Jerry Schwartz has spent almost 40 years teaching children and building the Jewish identity of teens throughout Mercer and Bucks counties.
The director of teen travel for the JCC camp for 30 years, Schwartz is now the director of teen and adult service for the Jewish Community Center of Princeton Mercer Bucks.
Now those teens — many with families of their own — will return July 25 for a camp reunion honoring Schwartz.
In Schwartz’s honor, the JCC has created the Jerry Schwartz Inspire a Jewish Journey Camp Scholarship Fund. Schwartz has requested those attending to contribute to the fund in lieu of gifts, a gesture that will pay tribute to his life’s work.
“It’s been an honor and privilege to work with community teens over the course of 30 years,” said Schwartz in a phone interview with NJJN as he rode with campers on a bus. “I learned probably more than they did from working with them. It really has been a great experience and it has truly been an honor and privilege to help the Jewish community of Mercer and Bucks.”
The Ewing resident began working at the camp in 1980 and became director three years later. He also served as adviser for the Trenton AZA chapter of B’nai B’rith Youth Organization at the JCC. (In January he retired after 38 years as a fifth-grade math and science teacher in Bordentown.)
“I enjoy working with this age group and helping them find their Jewish identity,” he said. “Apart from their Jewish identity, they’re looking for respect, guidance, and direction.
“Of course, working with that age group every day is like a rollercoaster emotionally, but it is also very enjoyable and very rewarding.”
‘Focused on kids’
JCC executive director Drew Staffenberg called Schwartz’s interaction with the teens “magical stuff.”
“Of all the people I’ve worked with in the last 40 years, he rises to the top,” said Staffenberg. “He is just so focused on the kids. It has been a pleasure and honor to work with him.”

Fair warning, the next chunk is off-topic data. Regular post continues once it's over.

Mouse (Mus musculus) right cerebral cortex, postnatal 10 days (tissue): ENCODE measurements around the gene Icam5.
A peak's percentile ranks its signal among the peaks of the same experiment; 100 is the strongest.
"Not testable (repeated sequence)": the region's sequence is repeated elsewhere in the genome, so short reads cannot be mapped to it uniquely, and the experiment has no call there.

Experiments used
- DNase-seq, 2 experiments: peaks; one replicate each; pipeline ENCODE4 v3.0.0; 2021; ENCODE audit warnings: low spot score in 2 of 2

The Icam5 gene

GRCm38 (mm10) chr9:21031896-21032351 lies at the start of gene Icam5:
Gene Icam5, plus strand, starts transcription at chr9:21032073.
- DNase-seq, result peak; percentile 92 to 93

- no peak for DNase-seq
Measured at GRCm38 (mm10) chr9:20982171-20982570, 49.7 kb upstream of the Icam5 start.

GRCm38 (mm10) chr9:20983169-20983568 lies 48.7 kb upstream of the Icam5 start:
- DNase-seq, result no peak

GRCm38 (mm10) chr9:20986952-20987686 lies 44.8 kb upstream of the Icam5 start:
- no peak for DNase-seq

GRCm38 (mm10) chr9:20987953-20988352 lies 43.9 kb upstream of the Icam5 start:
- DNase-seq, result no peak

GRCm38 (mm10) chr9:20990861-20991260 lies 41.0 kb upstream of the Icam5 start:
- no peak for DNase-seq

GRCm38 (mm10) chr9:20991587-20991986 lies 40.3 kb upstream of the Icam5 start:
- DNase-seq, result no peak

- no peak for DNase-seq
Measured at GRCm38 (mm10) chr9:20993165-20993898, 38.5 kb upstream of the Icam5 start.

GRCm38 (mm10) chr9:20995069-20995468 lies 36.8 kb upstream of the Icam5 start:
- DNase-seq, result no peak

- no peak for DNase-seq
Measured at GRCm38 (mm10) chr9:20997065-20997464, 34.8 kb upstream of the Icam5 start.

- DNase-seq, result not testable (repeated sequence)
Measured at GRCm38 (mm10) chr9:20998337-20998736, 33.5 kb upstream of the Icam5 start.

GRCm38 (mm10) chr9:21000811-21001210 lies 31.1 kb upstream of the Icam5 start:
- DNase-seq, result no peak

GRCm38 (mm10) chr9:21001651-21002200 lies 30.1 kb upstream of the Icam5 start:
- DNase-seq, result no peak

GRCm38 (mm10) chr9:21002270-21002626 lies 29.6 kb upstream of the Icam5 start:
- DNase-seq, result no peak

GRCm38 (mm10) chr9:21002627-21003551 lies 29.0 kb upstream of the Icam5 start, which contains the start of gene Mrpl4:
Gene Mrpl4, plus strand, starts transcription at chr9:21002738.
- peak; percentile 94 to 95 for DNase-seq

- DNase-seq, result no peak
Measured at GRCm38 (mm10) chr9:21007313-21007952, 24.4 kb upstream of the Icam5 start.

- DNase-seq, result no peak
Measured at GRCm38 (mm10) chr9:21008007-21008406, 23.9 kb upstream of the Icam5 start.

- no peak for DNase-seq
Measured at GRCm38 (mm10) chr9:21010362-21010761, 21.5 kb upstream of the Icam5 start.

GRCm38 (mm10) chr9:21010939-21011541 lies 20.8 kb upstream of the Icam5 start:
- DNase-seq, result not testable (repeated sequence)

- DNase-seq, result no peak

Schwartz said the camp’s goal is “to develop their independence and decision-making skills and obviously help them bond with other Jewish teens in the Mercer and Bucks area.”
Campers have also traveled throughout the United States and Canada, interacting with Jewish communities and seeing the sights. This year the teens in eighth-10th grade will go to Los Angeles while the sixth- and seventh-graders will travel to Niagara Falls and Toronto.
“We want to broaden their experience as much as possible,” said Schwartz. “For instance, when we were in Colorado Springs we visited the Air Force Academy and its chapel and met with Jewish cadets. We also do things on the East Coast they wouldn’t normally do, such as whitewater rafting and mountain climbing.”
The teens always visit local synagogues when traveling, bedding down for the night on a college campus or in sleeping bags at the local JCC. That “creates an understanding there is a larger Jewish community throughout the country,” said Schwartz.
In his expanded role with the adults, Schwartz has organized trips to New York and other regional venues.
While the JCC is operating as “a center with many walls” as it builds it new 77,000-square-foot facility in West Windsor, Schwartz said the adult programming would be hosted by various synagogues.
As for the July 25 bash, he said he “is looking forward to many of the teens coming back.”
“The image I have of them is as 11 or 12 years old,” said Schwartz. “For some it’s been 30 years and I’m really looking forward to seeing them grown up and to meeting their families.”